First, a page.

Most would concur that the English language possess but three cases: subjective, objective, and possessive. Though popular today, misinformation should be distrusted. In this case, folly reigns supreme as chief grammatical practice, and the progressive education model continues not only to dilate its pockets with the coin of the dunderheaded, but also relies on teachers of foreign languages to teach English case.
English, however, retains the Latin cases.
Nominative: the naming case. Most readily known as the subjective case. The nominative case identifies the subject of a sentence (The soldier fainted during the ceremony) as well as any pronouns or adjectives in that sentence grammatically related to that same subject (The tall soldier, who fainted at the ceremony, he…).
Vocative: the calling case. Though similar in appearance to the nominative, the vocative case, as Kingsley Amis writes in his style guide, The King’s English, is “used when addressing or invoking some person or abstraction.” Hamlet has the abstraction bit down: “Frailty, thy name is woman.” Or, for more everyday sort of talk: “It’s been nice talking with you, Jim.” Hamlet could have eased things up with a simple “women are frail” and “Jim” could have stopped with “you,” but that wouldn’t have called them out.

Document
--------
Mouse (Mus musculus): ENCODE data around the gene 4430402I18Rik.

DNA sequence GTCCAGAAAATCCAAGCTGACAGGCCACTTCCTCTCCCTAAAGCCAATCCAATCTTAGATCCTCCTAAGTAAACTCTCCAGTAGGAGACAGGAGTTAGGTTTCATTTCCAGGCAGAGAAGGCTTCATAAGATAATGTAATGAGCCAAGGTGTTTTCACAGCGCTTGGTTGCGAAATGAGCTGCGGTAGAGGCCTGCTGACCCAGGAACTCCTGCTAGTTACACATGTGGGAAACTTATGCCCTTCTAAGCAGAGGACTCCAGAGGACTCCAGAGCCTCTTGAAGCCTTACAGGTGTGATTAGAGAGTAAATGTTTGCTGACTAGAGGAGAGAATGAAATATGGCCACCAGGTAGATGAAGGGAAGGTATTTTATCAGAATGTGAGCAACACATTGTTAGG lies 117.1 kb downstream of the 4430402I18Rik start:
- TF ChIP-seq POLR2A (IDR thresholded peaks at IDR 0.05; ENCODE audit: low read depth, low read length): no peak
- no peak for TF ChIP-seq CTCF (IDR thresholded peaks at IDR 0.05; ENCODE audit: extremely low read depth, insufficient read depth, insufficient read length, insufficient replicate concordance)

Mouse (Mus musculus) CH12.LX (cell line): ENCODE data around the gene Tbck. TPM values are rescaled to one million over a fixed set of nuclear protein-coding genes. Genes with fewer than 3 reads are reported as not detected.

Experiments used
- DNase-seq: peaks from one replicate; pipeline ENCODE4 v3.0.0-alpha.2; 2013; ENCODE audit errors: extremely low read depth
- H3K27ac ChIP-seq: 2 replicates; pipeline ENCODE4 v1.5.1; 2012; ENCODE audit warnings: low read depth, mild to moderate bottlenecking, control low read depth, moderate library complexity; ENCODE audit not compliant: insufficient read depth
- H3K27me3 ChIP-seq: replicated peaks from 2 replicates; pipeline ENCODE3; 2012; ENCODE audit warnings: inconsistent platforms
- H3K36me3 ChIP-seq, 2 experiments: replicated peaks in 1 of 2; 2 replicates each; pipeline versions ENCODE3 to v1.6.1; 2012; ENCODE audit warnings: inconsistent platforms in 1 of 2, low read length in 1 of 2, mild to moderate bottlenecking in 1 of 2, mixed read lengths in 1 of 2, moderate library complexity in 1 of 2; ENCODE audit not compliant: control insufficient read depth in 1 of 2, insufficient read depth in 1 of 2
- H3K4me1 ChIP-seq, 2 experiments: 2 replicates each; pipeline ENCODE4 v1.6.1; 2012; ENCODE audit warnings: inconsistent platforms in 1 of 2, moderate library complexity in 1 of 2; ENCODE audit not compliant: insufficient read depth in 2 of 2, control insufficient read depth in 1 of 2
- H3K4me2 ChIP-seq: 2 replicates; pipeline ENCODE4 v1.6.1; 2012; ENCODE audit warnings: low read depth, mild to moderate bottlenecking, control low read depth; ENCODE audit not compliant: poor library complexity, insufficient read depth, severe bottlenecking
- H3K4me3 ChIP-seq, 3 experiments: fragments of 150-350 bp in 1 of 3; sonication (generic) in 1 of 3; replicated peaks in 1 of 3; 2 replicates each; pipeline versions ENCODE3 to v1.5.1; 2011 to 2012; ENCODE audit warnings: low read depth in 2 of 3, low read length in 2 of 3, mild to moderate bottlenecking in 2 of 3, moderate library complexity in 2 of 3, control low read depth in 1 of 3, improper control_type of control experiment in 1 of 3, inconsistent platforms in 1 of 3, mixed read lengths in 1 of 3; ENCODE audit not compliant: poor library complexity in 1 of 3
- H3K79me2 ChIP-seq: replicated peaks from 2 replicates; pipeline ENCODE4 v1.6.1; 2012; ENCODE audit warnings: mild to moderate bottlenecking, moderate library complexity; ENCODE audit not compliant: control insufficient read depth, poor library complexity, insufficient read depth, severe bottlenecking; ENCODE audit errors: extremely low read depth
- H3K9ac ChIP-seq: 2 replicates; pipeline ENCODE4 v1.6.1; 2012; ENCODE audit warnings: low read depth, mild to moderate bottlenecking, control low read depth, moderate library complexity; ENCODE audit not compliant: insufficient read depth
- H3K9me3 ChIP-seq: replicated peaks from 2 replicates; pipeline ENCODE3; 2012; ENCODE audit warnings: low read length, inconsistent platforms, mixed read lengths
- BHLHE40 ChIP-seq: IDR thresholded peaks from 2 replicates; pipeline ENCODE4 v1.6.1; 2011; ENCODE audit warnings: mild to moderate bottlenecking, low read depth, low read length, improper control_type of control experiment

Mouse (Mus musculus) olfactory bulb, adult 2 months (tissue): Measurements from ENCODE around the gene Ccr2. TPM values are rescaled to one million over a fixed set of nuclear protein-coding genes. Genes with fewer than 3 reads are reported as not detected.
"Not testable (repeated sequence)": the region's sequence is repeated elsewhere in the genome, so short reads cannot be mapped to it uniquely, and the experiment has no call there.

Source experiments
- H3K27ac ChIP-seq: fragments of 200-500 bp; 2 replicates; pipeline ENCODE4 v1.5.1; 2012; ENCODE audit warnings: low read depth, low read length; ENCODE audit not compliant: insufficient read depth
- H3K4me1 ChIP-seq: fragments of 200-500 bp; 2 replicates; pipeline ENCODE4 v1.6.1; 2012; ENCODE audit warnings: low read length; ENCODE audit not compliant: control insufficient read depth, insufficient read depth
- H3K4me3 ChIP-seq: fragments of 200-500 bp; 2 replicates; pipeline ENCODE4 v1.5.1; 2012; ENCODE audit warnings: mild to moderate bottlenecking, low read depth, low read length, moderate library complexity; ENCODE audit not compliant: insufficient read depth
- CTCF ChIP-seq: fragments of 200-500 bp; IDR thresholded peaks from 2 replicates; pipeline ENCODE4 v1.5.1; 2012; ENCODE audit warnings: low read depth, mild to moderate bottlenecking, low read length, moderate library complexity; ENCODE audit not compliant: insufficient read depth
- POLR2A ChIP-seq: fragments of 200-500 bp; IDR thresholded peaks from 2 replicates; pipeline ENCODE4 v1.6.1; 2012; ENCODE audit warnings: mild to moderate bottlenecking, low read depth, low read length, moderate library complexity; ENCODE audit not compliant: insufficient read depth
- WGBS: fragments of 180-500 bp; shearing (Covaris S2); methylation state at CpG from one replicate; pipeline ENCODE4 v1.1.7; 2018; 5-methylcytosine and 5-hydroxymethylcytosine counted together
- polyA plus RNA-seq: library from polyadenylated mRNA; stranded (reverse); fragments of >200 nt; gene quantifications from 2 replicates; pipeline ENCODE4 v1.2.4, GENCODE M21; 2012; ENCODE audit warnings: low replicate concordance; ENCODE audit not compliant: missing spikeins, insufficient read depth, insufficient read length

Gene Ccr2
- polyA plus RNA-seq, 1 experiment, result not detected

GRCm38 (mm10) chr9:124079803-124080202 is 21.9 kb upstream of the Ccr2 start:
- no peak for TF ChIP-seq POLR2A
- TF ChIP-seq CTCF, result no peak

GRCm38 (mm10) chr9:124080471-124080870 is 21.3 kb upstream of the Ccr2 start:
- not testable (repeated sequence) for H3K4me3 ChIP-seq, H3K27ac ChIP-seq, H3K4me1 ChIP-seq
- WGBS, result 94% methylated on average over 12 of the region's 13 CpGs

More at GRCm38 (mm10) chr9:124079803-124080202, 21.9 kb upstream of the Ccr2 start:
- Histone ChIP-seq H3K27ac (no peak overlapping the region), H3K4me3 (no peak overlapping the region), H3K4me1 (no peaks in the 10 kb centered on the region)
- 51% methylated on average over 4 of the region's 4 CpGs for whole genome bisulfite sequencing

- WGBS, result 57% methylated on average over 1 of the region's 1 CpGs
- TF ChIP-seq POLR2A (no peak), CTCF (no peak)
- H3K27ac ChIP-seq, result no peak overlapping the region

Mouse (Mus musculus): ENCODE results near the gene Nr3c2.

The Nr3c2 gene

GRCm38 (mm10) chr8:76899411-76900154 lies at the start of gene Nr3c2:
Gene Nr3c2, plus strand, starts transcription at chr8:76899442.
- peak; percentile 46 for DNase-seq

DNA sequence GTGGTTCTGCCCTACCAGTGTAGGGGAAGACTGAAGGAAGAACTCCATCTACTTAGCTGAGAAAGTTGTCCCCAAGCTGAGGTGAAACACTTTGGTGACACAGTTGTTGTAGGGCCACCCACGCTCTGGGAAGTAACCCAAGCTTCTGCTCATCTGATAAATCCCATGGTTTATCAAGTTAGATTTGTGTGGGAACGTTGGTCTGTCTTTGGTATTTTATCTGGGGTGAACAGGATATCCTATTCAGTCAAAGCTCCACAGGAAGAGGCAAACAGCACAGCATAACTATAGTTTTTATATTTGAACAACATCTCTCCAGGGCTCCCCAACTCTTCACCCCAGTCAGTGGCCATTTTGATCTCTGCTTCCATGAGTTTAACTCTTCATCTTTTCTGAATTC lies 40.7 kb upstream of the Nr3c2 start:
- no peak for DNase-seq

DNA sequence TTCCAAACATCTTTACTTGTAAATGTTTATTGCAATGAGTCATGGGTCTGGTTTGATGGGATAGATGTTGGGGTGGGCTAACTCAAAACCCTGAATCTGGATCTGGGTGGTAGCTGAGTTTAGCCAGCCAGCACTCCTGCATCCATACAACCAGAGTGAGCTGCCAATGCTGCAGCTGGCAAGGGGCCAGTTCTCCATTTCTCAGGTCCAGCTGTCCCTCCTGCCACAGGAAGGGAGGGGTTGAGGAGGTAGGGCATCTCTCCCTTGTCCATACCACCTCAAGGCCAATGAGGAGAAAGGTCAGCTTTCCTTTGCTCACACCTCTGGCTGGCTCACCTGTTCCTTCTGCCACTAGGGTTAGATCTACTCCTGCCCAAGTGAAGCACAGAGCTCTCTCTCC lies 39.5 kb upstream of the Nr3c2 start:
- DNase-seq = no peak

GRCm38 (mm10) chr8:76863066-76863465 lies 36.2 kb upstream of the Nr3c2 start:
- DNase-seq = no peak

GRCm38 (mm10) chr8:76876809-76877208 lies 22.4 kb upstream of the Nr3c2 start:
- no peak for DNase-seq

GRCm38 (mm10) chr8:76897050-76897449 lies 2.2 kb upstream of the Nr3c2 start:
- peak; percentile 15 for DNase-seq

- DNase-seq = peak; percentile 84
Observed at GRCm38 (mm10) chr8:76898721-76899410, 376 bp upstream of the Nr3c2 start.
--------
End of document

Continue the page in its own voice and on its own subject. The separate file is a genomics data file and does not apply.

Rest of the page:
Accusative: the picking-out case. Here, the nouns and accompanied verbiage therein form what’s commonly understood as the direct object, the object of a sentence at which the subject aims with a transitive verb (King Henry VIII beheaded Sir Thomas Moore…Jane threw the ball).
Dative: the giving case. “Corresponding with to or for,” the dative expresses recipience. In “Jane threw Jack the ball,” Jack is in the dative case, as he is the recipient of this highly sought-after ball. This means the same thing as “Jane threw the ball to Jack,” except that “to Jack” is not in the dative, but rather a part of a prepositional phrase, which means that we’re now also sans indirect object.
Genitive, the ownership or source case, corresponding with of or from. Many will recognize the possessive’s apostrophe-s form: “the gods’/god’s ambrosia,” as stand-in for “the ambrosia of the gods/god.”
Ablative, the case that corresponds to source or cause. We often see this in the passive voice: “The pugilist’s insides were explored by his opponent.” Or, “The waltz came from Austria.”
In addition to honest, stand-up instructional failure, English’s absence of inflection is likely partly to blame for the general notion of English’s contemporary existence as merely a tenuously linked series of case-less, primordial grunts.
An inflection is a change in the form of a word to denote tense, mood, person, number, case, and/or gender. This is clearer in other languages such as German or French, whose word-endings alter to denote what English does invisibly. Declensions and conjugations are two examples, or in this case, case.